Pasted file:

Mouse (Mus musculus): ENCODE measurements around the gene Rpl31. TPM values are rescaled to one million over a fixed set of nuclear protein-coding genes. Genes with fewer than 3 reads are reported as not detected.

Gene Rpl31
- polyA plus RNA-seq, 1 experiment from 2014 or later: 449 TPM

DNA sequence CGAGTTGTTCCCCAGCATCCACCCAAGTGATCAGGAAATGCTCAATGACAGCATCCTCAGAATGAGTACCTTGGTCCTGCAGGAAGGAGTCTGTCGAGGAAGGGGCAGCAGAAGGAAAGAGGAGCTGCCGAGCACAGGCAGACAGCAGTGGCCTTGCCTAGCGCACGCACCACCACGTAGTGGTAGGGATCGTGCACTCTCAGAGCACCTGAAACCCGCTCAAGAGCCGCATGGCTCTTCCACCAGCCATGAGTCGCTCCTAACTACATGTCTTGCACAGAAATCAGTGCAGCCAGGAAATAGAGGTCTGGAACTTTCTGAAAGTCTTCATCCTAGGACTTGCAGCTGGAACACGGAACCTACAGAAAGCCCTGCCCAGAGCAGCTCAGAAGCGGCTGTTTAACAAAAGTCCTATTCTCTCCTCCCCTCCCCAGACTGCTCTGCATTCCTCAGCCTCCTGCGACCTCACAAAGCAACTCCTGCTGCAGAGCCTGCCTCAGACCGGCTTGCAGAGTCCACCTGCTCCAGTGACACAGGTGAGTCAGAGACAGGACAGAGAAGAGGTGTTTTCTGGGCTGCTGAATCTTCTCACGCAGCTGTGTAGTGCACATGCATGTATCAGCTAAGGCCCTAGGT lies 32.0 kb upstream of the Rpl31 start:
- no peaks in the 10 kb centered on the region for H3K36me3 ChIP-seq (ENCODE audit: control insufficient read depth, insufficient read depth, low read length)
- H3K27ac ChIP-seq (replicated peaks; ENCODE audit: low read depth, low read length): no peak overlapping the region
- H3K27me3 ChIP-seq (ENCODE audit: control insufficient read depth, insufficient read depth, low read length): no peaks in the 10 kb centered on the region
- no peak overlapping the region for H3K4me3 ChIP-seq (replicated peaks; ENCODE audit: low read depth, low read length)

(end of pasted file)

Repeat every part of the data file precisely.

Mouse (Mus musculus): ENCODE measurements around the gene Rpl31. TPM values are rescaled to one million over a fixed set of nuclear protein-coding genes. Genes with fewer than 3 reads are reported as not detected.

Gene Rpl31
- polyA plus RNA-seq, 1 experiment from 2014 or later: 449 TPM

DNA sequence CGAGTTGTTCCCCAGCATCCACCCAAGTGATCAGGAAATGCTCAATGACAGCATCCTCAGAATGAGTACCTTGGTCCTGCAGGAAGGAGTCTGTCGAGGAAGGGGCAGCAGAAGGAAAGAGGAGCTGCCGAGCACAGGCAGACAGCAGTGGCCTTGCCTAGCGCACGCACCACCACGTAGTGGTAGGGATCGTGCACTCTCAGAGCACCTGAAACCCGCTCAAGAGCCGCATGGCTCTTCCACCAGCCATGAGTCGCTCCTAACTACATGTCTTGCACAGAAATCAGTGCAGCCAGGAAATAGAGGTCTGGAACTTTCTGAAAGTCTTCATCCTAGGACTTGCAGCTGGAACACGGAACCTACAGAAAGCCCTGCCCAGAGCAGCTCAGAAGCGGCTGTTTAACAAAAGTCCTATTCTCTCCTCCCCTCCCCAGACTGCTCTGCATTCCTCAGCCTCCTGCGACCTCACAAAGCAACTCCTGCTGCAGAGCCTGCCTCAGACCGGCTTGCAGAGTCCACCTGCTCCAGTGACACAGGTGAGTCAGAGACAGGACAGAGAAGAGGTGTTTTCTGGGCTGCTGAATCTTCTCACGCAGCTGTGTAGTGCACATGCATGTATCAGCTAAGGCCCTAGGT lies 32.0 kb upstream of the Rpl31 start:
- no peaks in the 10 kb centered on the region for H3K36me3 ChIP-seq (ENCODE audit: control insufficient read depth, insufficient read depth, low read length)
- H3K27ac ChIP-seq (replicated peaks; ENCODE audit: low read depth, low read length): no peak overlapping the region
- H3K27me3 ChIP-seq (ENCODE audit: control insufficient read depth, insufficient read depth, low read length): no peaks in the 10 kb centered on the region
- no peak overlapping the region for H3K4me3 ChIP-seq (replicated peaks; ENCODE audit: low read depth, low read length)